The NCAA issues hard-and-fast rules when it seeks to prevent “amateur” athletes from realizing their full market value. Mandates become suggestions when schools want to give the appearance they are looking out for the interests of athletes. No surprise, then, that the NCAA settled on a half-measure while extending eligibility for some athletes whose seasons were cut short because of COVID-19.
Seniors who participated in spring sports and exhausted their eligibility can return for another season. That’s good for them, as far as it goes. It also earns the NCAA a public-relations win. On the surface, the decision is an answer to public calls for those athletes to have a chance to come back.
But schools don’t have to give those athletes the same scholarship they had in 2019-20, or any scholarship at all. The NCAA also didn’t announce a dedicated funding mechanism for scholarships for returning seniors. The NCAA passed the buck, and the financial burden, to individual schools.
It’s a suggestion with no cash to carry it out, which disadvantages affected athletes. A mandate with no money would burden schools. Both schools and athletes would benefit if the NCAA required scholarships for returning seniors and funded them. But that would leave less money for other items in a pot that includes $44.8 million for administrative expenses at the NCAA national office.
The NCAA’s decision to award extra eligibility without extra money creates some potentially tough choices for spring sports coaches. Do they give scarce scholarship funds to seniors who wish to return for another season? Do they prod those players out the door to create playing time for younger players and incoming freshmen?
The NCAA release announcing the decision to allow an extra season for some athletes doesn’t get into those sticky issues. It does include some of the usual slippery language.
Schools are “encouraged” to act in the “best interest” of athletes, but the NCAA isn’t requiring it. Schools have the “opportunity” to allow athletes for an extra season, but they have the “flexibility” not to award them any scholarship money.
The NCAA is allowing schools to use the Student Assistance Fund to pay for the scholarships of seniors who wish to return. The SAF normally is used to pay for athlete expenses that scholarships don’t cover. But the fund represents a little more than 1 percent of the NCAA’s distribution to schools, and it likely be strained by the current crisis.
The fallout from the coronavirus probably means more athletes than usual will be tapping into the SAF. There also figures to be less money available. The NCAA announced last week that it would distribute $225 million to Division I schools this year instead of the budgeted $600 million. It said the shortfall was created by the cancellation of its big money-maker, the men’s basketball tournament.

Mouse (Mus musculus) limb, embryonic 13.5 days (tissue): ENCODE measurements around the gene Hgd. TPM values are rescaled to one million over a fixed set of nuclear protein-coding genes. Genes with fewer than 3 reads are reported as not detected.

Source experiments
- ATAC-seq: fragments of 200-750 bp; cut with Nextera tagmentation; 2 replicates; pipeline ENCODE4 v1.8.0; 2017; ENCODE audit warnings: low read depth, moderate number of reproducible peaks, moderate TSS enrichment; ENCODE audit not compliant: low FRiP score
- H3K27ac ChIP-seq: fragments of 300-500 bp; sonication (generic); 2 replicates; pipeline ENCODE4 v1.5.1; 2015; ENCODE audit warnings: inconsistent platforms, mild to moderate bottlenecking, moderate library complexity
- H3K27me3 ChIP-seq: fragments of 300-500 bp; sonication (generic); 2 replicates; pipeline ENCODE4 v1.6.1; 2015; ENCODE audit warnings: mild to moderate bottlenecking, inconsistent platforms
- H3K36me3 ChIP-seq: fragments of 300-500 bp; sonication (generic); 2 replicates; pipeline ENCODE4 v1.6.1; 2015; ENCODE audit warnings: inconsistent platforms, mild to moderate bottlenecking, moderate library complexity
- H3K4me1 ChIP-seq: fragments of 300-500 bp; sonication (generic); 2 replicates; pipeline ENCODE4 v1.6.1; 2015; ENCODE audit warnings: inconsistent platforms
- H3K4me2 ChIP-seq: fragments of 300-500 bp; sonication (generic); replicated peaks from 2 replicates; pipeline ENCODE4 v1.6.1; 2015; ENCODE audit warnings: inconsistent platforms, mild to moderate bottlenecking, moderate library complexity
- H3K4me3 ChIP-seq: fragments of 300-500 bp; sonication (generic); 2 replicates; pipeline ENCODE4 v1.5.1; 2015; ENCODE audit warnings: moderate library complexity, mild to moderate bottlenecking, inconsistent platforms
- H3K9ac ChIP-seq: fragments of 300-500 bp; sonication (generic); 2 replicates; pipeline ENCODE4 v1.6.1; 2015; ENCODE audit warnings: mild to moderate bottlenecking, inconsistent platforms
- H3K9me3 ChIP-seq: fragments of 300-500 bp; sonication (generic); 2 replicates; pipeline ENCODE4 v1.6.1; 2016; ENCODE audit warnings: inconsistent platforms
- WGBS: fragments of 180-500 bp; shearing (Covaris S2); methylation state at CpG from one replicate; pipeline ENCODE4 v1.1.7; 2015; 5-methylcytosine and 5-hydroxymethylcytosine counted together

It’s unlikely there will be enough money for every spring sports senior who wants to return. That was among the list of “recommendations” released by members of the athlete advisory committees for the 60 Power 5 schools. (The students know their audience).
No. 1 on the list: immediate financial support for “athletes who are currently struggling to pay for food and housing” because of circumstances related to COVID-19. The athlete reps also recommended an extra season of eligibility for all athletes in spring sports. They suggested the same for athletes in winter sports who qualified for the postseason and didn’t complete it. Finally, the Power 5 athlete group called for scholarship renewals for those seniors who wish to return.
Ultimately, the NCAA didn’t guarantee those athletes anything on their list. The guaranteed scholarship money was the longest shot. That’s just not a priority for NCAA schools with regard to non-revenue sports.
Those sports give them PR cover for their exploitation of revenue-generating football and basketball players. Maybe you’ve seen the commercials about most NCAA athletes going pro in something other than sports. The commercials don’t mention that a fraction of those athletes receive scholarships.
The NCAA says only 59 percent of Division I athletes receive any amount of athletics aid. It’s a much lower percentage for sports other than basketball and football.
For example, Division I baseball teams are limited to 11.7 scholarships for up to 27 recipients, with a total roster limit of 35. Men’s lacrosse teams split 12 scholarships among about 40 athletes. For men’s volleyball, it’s 4.5 scholarships for about 18 players on a team. Softball allows 12 scholarships for teams that average about 20 players.
It’s good that the NCAA is giving seniors in those spring sports and others a chance to return and compete after the coronavirus upended their seasons. It’s possible that many of those athletes will move on from college sports, anyway. They will leave school for the job market or go on to graduate school.
At least the seniors who want to continue playing college sports have a shot to do so. But the impact of the NCAA’s decision is small because it neither mandates that schools give those athletes the same scholarships nor provides the money to do it. As usual, the NCAA did the bare minimum to help athletes it says “are at the heart of” its mission.
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